Monday, December 23, 2019
By Dr. Ray Rooney, Jr.
Reprinted from: American Family Association
(The following is the last of a 4 blog series commemorating Advent)
Genesis 22 is one of the most profound and theologically intricate narratives in the Bible (Genesis 22:1-18). It is the final of the four passages that predict the Messiah that I have blogged about during Advent (click for the first, second, and third blogs). Please know that this blog is in no way going to adequately cover all that Genesis 22 conveys.
Let’s begin with one of the lessons of faith this text conveys. True faith is unsettling. It’s not some continuing education event that satisfies a divine requirement for a year. In most cases, faith doesn’t even come into the picture until there is angst, worry, and even fear. In Christianity, faith is an odd thing. We know it is a requirement for pleasing God (Hebrews 11:6), yet whenever we have an opportunity to utilize it we pray that God takes away the very thing(s) that prompts its need! The fact is, very few of us are willing to endure the trials of faith. Rarely do we put our heads down and drive forward as Abraham did without whining and crying about why we have to go through it in the first place.
Sometimes faith is preposterous. How was God going to honor His word to Abraham (Genesis 15:5) about making his offspring as numerous as the stars if God didn’t count Ishmael as his son (Genesis 22:2) and then commanded Isaac to be offered as a burnt offering? (Bear in mind that Moses and the Ten Commandments were still in the distant future, so God wasn’t requiring Abraham to do what He had already forbidden). If you require understanding before you move forward in obedience to God you have already forfeited faith.
Then there are times when the call to be faithful seems obscene. A father who had waited for a hundred years on a son, loved him with every fiber of his being (Genesis 22:2), was not only going to lose him…he was going to destroy him (if he was going to be faithful). What makes the divinely initiated trial border on obscenity is that in commanding Abraham to offer Isaac, God let Abraham hear that He knew the old man loved his son (“Take your son, your only son Isaac, whom you love…” ). In these kinds of extreme situations, obedience to God is a “yes” or “no” proposition. You either will obey or you will not.
Faith is always unsettling, sometimes preposterous, and occasionally obscene. Worldly people would just say that Abraham was a nut. Fair enough. Those who set themselves up as their own personal potentate almost never choose to walk the hard paths always opting for the pathways of least resistance (on their part; but rarely yours). They don’t get God (1 Corinthians 2:14).
So, how was Abraham able to obey God? Was he really that gullible or unstable that he would accept God’s command to sacrifice the son he loved so much? No, he had faltered in his faith before. God had previously told Abraham he would father a child but he and Sarah weren’t getting any younger. That is how Ishmael came about. He had faltered in faith. Waiting for God’s promise to become a reality proved too much. They decided to help the Almighty keep His Word. It wasn’t what God meant or intended. Abraham had to send Hagar and Ishmael away because of his faith failure.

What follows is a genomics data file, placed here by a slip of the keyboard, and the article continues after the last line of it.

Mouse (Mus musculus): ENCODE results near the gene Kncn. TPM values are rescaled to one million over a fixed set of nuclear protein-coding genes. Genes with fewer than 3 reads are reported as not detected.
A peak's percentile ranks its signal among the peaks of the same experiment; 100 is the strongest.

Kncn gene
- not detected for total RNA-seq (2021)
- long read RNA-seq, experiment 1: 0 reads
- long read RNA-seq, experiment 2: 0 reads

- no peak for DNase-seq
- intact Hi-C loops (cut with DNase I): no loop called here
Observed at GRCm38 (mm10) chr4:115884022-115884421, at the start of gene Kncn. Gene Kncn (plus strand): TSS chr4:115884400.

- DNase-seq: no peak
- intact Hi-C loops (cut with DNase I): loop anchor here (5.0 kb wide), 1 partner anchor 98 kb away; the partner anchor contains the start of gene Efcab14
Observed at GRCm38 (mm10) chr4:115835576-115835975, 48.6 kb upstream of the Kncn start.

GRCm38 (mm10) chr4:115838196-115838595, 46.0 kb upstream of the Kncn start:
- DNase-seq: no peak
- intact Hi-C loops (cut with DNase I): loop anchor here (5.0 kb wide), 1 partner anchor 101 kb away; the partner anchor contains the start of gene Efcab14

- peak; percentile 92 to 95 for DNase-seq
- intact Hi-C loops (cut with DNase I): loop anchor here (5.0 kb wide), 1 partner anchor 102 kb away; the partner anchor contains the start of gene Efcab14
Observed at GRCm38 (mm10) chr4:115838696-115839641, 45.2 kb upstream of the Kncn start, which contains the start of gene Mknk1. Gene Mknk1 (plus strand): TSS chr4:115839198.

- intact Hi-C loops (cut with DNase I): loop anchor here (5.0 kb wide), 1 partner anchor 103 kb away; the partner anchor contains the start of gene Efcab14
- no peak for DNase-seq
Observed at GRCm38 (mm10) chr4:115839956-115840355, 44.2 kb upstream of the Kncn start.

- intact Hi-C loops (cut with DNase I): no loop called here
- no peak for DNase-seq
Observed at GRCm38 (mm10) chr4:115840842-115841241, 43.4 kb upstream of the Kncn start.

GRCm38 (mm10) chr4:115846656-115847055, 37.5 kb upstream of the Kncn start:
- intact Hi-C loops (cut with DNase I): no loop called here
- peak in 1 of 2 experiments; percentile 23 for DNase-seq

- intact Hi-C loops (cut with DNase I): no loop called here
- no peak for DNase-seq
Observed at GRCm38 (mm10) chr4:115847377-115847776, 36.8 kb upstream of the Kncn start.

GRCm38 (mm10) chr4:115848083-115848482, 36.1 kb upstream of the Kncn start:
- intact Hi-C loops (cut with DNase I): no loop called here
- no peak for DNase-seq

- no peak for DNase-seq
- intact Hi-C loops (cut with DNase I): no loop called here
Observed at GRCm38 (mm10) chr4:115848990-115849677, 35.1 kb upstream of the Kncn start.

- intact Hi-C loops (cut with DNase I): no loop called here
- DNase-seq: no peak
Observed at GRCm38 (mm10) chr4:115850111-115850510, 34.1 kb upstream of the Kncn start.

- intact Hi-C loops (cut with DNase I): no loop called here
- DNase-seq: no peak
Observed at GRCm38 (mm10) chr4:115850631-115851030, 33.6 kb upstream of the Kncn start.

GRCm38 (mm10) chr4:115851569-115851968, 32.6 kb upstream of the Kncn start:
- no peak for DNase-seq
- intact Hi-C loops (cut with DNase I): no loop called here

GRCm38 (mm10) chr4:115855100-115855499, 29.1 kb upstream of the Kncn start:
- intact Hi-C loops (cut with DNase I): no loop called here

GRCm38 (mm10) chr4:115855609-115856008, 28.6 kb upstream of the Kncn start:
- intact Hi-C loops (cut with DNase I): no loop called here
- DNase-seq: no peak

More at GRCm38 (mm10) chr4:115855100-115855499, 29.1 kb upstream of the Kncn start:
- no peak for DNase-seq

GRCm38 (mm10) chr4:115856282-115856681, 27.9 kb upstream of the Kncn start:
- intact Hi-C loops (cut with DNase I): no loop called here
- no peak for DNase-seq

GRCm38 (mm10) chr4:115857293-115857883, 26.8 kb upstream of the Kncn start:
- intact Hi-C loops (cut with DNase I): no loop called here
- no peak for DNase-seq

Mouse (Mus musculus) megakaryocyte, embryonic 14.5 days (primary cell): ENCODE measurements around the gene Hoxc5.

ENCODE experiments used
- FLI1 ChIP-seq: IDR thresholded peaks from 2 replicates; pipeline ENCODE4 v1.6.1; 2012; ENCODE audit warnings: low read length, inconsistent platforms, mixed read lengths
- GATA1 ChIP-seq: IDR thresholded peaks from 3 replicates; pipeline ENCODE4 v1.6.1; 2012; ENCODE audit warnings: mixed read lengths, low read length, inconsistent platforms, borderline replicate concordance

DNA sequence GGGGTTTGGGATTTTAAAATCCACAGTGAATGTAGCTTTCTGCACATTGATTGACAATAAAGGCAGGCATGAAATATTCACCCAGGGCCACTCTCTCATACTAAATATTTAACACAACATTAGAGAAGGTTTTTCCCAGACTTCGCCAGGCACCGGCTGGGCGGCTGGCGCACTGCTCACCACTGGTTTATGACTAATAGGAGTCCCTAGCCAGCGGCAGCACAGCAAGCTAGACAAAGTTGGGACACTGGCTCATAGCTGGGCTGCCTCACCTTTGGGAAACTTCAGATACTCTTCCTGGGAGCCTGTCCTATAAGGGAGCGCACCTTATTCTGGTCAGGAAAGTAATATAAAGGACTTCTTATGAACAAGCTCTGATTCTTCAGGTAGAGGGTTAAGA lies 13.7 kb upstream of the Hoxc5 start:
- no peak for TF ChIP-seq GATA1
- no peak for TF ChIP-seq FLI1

Now that he saw God could indeed keep His promise despite his and Sarah’s age (100 and 90 respectively…Genesis 17:17), he wasn’t about to let Him down again. He had failed to trust God in waiting for a promise to come. He would not fail a God so true and faithful Himself after His Word was received. Hebrews 11:17-19 says that Abraham decided that if God needed Isaac as a burnt offering He would subsequently raise him from the dead! That is truly astounding seeing that Abraham had no precedent of anyone being raised from the dead (all those raised from the dead by prophets, Jesus, and the apostles were far into the future).
Abraham’s uncommon faith became the instrument whereby God was first able to keep His word about Abraham’s offspring (see Genesis 22:17) but much more importantly, would bring His own only Son into the world:
and in your offspring shall all the nations of the earth be blessed (Genesis 22:18).
In Galatians 3:15-16 Paul said that offspring spoken of above…was Christ.
Look at all the similarities in the offering of Isaac and the offering of Jesus on the altar of Calvary:
- “your only son” (John 3:16)
- “the land of Moriah” (later known as Jerusalem)
- “took two of his young men with him” (Jesus was crucified with two other men)
- “took the wood of the burnt offering and laid it on Isaac his son” (Jesus carried His cross)
- “And Isaac said to his father Abraham, ‘My father!” (“Father, into your hands…”[Luke 23:46])
True faith is unsettling because it believes God despite seemingly preposterous and even obscenely bitter circumstances. What does faith believe? What does it hold to? That God is good. And not just in the sweet by and by. Faith believes in God’s goodness…in this life:
I believe that I shall look upon the goodness of the Lord in the land of the living! (Psalm 27:13).
There aren’t different kinds of faith. There is only faith. Through faith, God is able to do far more than what you need. Far more.
After the angel of the Lord stopped Abraham and provided a ram in Isaac’s stead, the old patriarch aptly named the place…Jehovah Jireh, which means “the Lord will provide.” Indeed He did. Indeed He still does.
If mustard seed faith can move mountains (Matthew 17:20), imagine was Abrahamic faith can do. If you have any faith, it is the same substance that Abraham had. Use it and watch God do what He does